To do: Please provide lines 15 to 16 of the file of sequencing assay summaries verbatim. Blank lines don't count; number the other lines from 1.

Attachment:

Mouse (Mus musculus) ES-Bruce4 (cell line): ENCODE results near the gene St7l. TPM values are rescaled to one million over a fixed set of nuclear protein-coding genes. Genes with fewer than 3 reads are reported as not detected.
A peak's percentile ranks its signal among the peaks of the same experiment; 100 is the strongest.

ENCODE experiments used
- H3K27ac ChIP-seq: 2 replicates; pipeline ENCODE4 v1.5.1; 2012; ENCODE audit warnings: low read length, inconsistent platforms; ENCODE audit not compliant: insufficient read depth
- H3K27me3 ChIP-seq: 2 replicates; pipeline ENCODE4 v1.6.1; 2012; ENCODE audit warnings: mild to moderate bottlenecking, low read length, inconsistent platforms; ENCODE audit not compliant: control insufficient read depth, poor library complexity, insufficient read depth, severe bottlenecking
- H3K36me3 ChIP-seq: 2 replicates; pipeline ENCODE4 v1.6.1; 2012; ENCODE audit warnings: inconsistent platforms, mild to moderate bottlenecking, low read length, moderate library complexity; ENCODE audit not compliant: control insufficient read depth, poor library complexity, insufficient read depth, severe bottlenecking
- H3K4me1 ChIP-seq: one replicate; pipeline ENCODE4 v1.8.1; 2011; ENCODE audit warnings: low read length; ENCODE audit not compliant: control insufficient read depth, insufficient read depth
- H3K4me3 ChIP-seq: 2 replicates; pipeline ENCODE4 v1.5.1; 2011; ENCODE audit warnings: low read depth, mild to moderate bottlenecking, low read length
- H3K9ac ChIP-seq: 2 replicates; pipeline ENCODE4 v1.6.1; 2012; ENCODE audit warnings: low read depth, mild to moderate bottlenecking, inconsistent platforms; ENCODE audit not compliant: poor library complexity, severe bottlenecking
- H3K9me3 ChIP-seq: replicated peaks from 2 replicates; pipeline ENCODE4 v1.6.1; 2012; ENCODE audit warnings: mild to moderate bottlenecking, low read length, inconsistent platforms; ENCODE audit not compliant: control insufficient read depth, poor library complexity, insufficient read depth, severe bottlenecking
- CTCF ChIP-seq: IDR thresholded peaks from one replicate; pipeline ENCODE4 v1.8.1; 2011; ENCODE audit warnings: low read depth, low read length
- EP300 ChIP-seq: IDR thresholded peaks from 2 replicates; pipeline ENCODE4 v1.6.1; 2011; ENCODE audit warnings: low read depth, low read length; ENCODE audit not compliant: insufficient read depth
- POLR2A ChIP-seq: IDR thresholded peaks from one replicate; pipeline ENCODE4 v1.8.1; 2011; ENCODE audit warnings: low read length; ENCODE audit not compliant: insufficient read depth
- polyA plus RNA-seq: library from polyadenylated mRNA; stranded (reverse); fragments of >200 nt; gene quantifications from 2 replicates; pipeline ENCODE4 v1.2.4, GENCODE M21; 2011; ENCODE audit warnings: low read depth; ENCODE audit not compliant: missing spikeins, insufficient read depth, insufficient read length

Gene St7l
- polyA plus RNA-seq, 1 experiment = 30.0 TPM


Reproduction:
Gene St7l
- polyA plus RNA-seq, 1 experiment = 30.0 TPM